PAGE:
mut pqueue = PQueueU8(std::collections::BinaryHeap::new()); for &element in elements { pqueue.0.push(element); } Box::new(pqueue) } impl PQueueU8 { fn pop(&mut self) -> Result<u8, &'static str> { self.0.pop().ok_or("queue is empty") } } C++ bindings using cxx – Implementation The error type
  19. C++ bindings using cxx – Build & run $ cargo

    build $ ls target/cxxbridge/pqueue/src lib.rs.cc lib.rs.h $ c++ -Wall -Werror target/release/libpqueue.a -o pqueue_test $ valgrind ./pqueue_test … 5 4 2 2 1 pop error: queue is empty pop error: queue is empty pop error: queue is empty pop error: queue is empty pop error: queue is empty … ==16054== ==16054== HEAP SUMMARY: ==16054== in use at exit: 0 bytes in 0 blocks ==16054== total heap usage: 20 allocs, 20 frees, 74,596 bytes allocated ==16054== ==16054== All heap blocks were freed -- no leaks are possible ==16054== ==16054== For lists of detected and suppressed errors, rerun with: -s ==16054== ERROR SUMMARY: 0 errors from 0 contexts (suppressed: 0 from 0) # Cargo.toml … [lib] crate-type = ["staticlib", "cdylib"] … [dependencies] cxx = "1.0" … [build-dependencies] cxx-build = "1.0" … + build.rs
  20. Thank you (Part 1)

  21. References • pqueue code repository + presentation slides • cbindgen

    • cxx • Nomicon on FFI • Rust name mangling - RFC 2603 • Documentation on extern • Documentation on type layouts
  22. 03 Using a Rust library from Java

  23. Why • Advantages of managed world • Performance/power of native

    world • Access low-level drivers or API (e.g. OpenGL/Vulkan)
  24. Java Native Interface Let’s access the queue via JNI!

  25. How to start? Declare native “methods” in Java.

  26. Native method declaration package com.awesome_org.collections; public class RustyPriorityQueue { private

    long objPtr; public RustyPriorityQueue(byte[] elements) { this.objPtr = pqueue_i8_new(elements); } private static native long pqueue_i8_new(byte[] elements); }
  27. Native method declaration package com.awesome_org.collections; public class RustyPriorityQueue { ...

    public void push(byte element) { pqueue_i8_push(this.objPtr, element); } private native void pqueue_i8_push(long objPtr, byte element); }
  28. Native method declaration package com.awesome_org.collections; public class RustyPriorityQueue { ...

    public byte pop() { return pqueue_i8_pop(this.objPtr); } private native byte pqueue_i8_pop(long objPtr); } Straight forward --> let’s skip!
  29. Native method declaration package com.awesome_org.collections; public class RustyPriorityQueue { ...

    public void destroy() { pqueue_i8_free(this.objPtr); this.objPtr = 0; } private native void pqueue_i8_free(long objPtr); } Implementing a finalizer is not recommended.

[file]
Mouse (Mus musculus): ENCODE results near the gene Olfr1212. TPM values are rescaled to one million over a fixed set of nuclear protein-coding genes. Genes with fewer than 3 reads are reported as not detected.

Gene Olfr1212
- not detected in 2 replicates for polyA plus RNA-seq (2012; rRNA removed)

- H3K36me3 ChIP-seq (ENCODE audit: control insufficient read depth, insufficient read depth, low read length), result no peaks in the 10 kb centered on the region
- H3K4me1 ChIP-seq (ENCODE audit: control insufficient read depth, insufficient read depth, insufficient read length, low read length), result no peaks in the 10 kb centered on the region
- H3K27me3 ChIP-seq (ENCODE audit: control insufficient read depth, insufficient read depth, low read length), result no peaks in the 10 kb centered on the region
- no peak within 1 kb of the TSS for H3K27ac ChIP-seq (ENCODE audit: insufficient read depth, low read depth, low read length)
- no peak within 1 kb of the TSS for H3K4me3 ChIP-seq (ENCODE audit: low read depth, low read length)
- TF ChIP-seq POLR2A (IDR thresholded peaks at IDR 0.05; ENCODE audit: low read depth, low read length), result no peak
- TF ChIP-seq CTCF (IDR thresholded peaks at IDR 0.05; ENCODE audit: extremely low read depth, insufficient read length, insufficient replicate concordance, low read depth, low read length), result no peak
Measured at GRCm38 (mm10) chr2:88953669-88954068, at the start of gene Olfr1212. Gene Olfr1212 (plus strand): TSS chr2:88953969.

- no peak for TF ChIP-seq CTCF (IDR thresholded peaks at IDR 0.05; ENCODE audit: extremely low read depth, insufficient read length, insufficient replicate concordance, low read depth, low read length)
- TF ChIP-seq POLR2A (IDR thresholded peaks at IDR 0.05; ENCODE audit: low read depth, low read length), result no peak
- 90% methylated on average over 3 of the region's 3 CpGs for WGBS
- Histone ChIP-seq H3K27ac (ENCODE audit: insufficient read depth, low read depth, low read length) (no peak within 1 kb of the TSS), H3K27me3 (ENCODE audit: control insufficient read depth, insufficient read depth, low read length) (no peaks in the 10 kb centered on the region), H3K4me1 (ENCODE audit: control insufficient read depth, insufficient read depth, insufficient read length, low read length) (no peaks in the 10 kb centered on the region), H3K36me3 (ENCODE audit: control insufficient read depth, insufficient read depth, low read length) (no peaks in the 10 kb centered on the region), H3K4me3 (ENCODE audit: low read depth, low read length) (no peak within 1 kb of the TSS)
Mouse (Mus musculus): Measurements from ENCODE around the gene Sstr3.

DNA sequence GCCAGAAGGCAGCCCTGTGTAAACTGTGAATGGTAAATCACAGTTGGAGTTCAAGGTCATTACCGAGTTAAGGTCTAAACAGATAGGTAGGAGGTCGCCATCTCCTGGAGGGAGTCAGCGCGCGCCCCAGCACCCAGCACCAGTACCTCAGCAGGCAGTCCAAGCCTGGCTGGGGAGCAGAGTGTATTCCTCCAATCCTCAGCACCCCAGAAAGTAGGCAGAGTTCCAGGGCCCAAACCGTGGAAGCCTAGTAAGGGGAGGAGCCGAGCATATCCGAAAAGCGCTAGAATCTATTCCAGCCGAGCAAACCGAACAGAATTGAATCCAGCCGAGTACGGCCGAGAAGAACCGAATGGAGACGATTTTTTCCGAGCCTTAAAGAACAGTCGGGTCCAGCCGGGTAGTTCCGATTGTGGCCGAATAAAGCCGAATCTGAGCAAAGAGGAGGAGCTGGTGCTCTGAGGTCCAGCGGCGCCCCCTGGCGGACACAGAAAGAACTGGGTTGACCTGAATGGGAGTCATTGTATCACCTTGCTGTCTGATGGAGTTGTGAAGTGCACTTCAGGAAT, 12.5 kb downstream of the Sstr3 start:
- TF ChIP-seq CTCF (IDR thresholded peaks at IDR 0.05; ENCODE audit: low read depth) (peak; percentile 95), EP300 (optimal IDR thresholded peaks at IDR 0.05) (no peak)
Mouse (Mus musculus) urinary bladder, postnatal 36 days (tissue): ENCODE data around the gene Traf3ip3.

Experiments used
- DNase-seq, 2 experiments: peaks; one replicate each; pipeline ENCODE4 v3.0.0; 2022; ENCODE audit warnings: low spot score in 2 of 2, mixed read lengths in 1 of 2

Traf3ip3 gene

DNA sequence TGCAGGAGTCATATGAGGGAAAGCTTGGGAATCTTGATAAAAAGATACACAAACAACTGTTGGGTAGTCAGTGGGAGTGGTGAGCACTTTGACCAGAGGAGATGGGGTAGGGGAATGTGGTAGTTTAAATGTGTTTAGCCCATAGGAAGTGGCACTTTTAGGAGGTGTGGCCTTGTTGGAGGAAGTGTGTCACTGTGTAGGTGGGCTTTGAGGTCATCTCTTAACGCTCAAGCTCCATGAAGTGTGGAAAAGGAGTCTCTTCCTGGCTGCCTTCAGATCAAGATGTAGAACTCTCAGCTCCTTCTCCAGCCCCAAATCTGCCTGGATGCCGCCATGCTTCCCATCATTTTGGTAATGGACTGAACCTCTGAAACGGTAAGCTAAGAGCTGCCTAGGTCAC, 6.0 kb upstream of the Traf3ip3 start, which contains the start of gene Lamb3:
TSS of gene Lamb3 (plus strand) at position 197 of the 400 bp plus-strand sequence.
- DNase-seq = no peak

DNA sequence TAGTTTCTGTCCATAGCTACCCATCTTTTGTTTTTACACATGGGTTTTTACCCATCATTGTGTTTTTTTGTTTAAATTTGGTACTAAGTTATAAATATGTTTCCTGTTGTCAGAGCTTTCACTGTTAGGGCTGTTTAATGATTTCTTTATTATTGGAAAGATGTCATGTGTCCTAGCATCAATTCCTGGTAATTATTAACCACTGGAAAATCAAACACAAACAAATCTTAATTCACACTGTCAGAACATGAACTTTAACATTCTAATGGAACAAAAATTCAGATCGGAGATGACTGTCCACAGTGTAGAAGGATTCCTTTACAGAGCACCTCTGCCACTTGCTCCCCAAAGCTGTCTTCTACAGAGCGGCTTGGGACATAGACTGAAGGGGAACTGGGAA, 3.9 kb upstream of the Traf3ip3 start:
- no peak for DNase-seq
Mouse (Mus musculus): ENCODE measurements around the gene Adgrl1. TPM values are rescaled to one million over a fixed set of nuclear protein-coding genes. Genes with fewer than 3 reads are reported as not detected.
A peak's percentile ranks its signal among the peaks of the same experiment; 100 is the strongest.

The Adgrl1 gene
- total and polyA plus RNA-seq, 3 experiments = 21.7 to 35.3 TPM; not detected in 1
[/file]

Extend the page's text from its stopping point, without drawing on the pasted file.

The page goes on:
30. Prevent access of destroyed queue package com.awesome_org.collections; public class RustyPriorityQueue

    { ... public byte pop() { if (this.objPtr == 0) throw new IllegalStateException("Access of queue after destruction!"); return pqueue_i8_pop(this.objPtr); } private native byte pqueue_i8_pop(long objPtr); }
  31. Let’s get Rusty

  32. JNI function name convention Look up JNI name mangling specs:

    https://docs.oracle.com/javase/7/docs/technotes/guides/jni/spec/design.html or generate header file javac -h . RustyPriorityQueue.java
  33. C/C++ header file #include <jni.h> /* Header for class com_awesome_org_collections_RustyPriorityQueue

    */ ... JNIEXPORT jlong JNICALL Java_com_awesome_1org_collections_RustyPriorityQueue_pqueue_1i8_1new (JNIEnv *, jclass, jbyteArray); ...
  34. Implement the Rust side We don’t have jni.h in Rust.

    jni crate provides the necessary types and logic. [dependencies] jni = "0.19" Cargo.toml
  35. Implement the Rust side use jni::*; #[no_mangle] pub extern "system"

    fn Java_com_awesome_1org_collections_RustyPriorityQueue_pqueue_1i8_1new( env: JNIEnv, _class: JClass, j_items: jbyteArray, ) -> jlong { ... }
  36. Implement the Rust side What a function name!

  37. Implement the Rust side jni_fn to the rescue! [dependencies] jni

    = "0.19" jni_fn = "0.1" Cargo.toml
  38. Implement the Rust side use jni::*; use jni_fn::jni_fn; #[jni_fn("com.awesome_org.collections.RustyPriorityQueue")] pub

    fn pqueue_i8_new( env: JNIEnv, _class: JClass, j_items: jbyteArray, ) -> jlong { ... }
  39. Implement the Rust side #[jni_fn("com.awesome_org.collections.RustyPriorityQueue")] pub fn pqueue_i8_new(env: …, j_items:

    jbyteArray) -> jlong { let jarr: AutoArray<jbyte> = env.get_byte_array_elements(j_items, NoCopyBack).unwrap(); let items: &[i8] = slice::from_raw_parts(jarr.as_ptr(), jarr.size()); let mut pq = PQueueI8(BinaryHeap::new()); items.into_iter().for_each(|item| pq.0.push(*item)); Box::into_raw(Box::new(pq)) as jlong // return i64 ptr }
  40. Copying and pinning env.get_byte_array_elements() vs. env.get_primitive_array_critical() Should not copy the

    array memory! BUT might block Java GC until the AutoPrimitiveArray is destroyed (= end of critical section) https://www.ibm.com/docs/en/sdk-java-technology/8?topic=jni-copying-pinning
  41. Implement the Rust side #[jni_fn("com.awesome_org.collections.RustyPriorityQueue")] pub fn pqueue_i8_new(env: …, j_items:

    jbyteArray) -> jlong { let jarr: AutoPrimitiveArray = env.get_primitive_array_critical(j_items, NoCopyBack).unwrap(); let items: &[i8] = slice::from_raw_parts(jarr.as_ptr(), jarr.size()); let mut pq = PQueueI8(BinaryHeap::new()); items.into_iter().for_each(|item| pq.0.push(*item)); Box::into_raw(Box::new(pq)) as jlong // return i64 ptr }
  42. Convert jlong to &mut pub fn pqueue_i8_push(env: …, native_ptr: jlong,

    item: jbyte) { let pq = unsafe { &mut *(native_ptr as *mut PQueueI8) }; pq.push(item); } Also insert NULL check (native_ptr == 0) before!